understand EPA’s efforts to identify qualified individuals to perform the important safety work involved in certifying hazardous waste facilities, the Agency should not become the arbiter of one qualified professional over another based on an arbitrary choice of professional. When qualifications are equal, such decisions are best made in the private sector on the basis of individual ability, availability and professional responsibility. Inclusion of CSPs meets these needed characteristics

Sincerely,

M.E. Greer, CSP

Society President 2001-2002

 

 

Board of Certified Safety Professionals

(excerpted from BCSP Candidate Handbook)

TABLE 1. EXAMINATION BLUEPRINTS FOR THE NEW CSP EXAMINATIONS

Domain 1. Safety, Health and Environmental Management

Domain 2. Safety, Health and Environmental Engineering

Domain 3. Safety, Health and Environmental Information Management and Communications

Domain 4. Professional Conduct and Ethics

Domain 1. Safety, Health and Environmental Management
(SAFETY FUNDAMENTALS - 37%   COMPREHENSIVE PRACTICE - 34%)

Responsibility 1. Design comprehensive management systems by defining requirements and developing policies, procedures and programs to protect people, property and the environment.

Knowledge
1. Statutory and case law regulating safety, health and the environment
2. Operational process to design/develop safe work practices
3. Material process flow
4. Safety, health and environmental sciences
5. Design of hazard control systems (i.e. fall protection, scaffolding)
6. Design of record keeping systems that allow for collection, storage, interpretation and dissemination
7. Mathematics and statistics
8. Methods and techniques for achieving safety through design
9. Methods and techniques for accident investigation
10. Property protection (physical and intellectual) and security
11. Organizational theory and behavioral science

Skills
1. Interpreting and applying regulations
2. Applying inspection and control methods for potentially hazardous exposure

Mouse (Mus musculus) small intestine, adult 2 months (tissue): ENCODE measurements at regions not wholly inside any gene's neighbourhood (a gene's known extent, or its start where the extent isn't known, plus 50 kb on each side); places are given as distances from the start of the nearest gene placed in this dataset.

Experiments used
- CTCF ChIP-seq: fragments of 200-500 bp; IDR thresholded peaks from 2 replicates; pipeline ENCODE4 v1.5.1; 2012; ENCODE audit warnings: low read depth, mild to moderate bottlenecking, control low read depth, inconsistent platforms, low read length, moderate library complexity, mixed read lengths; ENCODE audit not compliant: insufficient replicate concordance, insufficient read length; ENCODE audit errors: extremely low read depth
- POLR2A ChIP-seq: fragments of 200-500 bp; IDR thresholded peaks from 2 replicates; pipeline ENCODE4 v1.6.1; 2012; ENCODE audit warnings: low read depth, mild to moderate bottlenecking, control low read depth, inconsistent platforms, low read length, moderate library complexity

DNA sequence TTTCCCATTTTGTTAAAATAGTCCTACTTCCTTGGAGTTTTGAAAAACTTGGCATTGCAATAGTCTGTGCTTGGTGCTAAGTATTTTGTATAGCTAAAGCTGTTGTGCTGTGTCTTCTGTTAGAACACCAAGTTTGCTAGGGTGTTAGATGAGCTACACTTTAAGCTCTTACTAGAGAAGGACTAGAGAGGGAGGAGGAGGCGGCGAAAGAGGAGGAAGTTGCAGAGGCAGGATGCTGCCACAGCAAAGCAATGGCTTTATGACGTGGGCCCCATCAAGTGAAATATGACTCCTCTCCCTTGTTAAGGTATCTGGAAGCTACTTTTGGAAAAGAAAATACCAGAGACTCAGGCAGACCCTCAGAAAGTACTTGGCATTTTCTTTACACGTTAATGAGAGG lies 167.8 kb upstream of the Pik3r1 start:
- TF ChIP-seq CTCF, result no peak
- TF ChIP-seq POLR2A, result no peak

3. Mathematical and statistical analysis
4. Analyzing production process hazards
5. Designing safe work practices for systems, facilities and equipment
6. Interpreting and applying safety, health and environmental science data for process improvement
7. Interpersonal communication
8. Problem solving in incident investigation
9. Integrating safety system into the organizational culture
10. Designing effective training programs with emphasis on employee behavior

Responsibility 2. Implement policies, procedures and programs through management systems to protect people, property and the environment.

Knowledge
1. Organization theory and behavioral science
2. Education and training methods
3. Basic sciences: chemistry, biology, physics, physiology and anatomy
4. Safety, health and environmental sciences

Skills
1. Interpersonal communication
2. Teaching and training in safety, health and environmental science areas and how they apply to the management system
3. Utilizing basic science to explain safety, health and environmental issues
4. Developing systems to track implementation
5. Ensuring that delegation of authority and responsibility are in compliance with the management system design

Responsibility 3. Determine the effectiveness of management systems by measuring and evaluating performance indicators to ensure continuous improvement in the protection of people, property and the environment.

Knowledge
1. Quantitative and qualitative performance indicators
2. Mathematics and statistics
3. Basic sciences: chemistry, biology, physics, physiology and anatomy
4. Safety, health and environmental issues
5. Management and behavioral sciences
6. Laws, standards and regulations
7. Safety management systems
8. Education and training methods
9. Auditing techniques and management systems reviews

Skills
1. Applying safety, health and environmental knowledge to determine system effectiveness
2. Mathematical and statistical analysis
3. Applying management and behavioral science to determine system
effectiveness
4. Interpreting regulations to ensure a compliant and effective system
5. Using interpersonal communication
6. Utilizing accepted system safety techniques to compare system to industry/consensus systems
7. Sampling and making observations
8. Improving policies and procedures

Responsibility 4. Implement risk management strategies by using the results of hazard identification and risk analyses to eliminate and/or reduce harmful exposure to people, property and the environment.

Knowledge
1. Laws, standards and regulations
2. Processing operations (e.g., critical inputs, assessment and inventory)
3. Mathematics and statistics
4. Insurance practices (types and premium calculations)
5. Industrial hygiene including chemical, physical and biological agents
6. Safety engineering
7. Safety management
8. Fire prevention and protection including life safety
9. Construction safety
10. Education and training methods
11. Ergonomics program management
12. Transportation/fleet safety management
13. Workers’ compensation and case management
14. Risk management concepts
15. Crisis management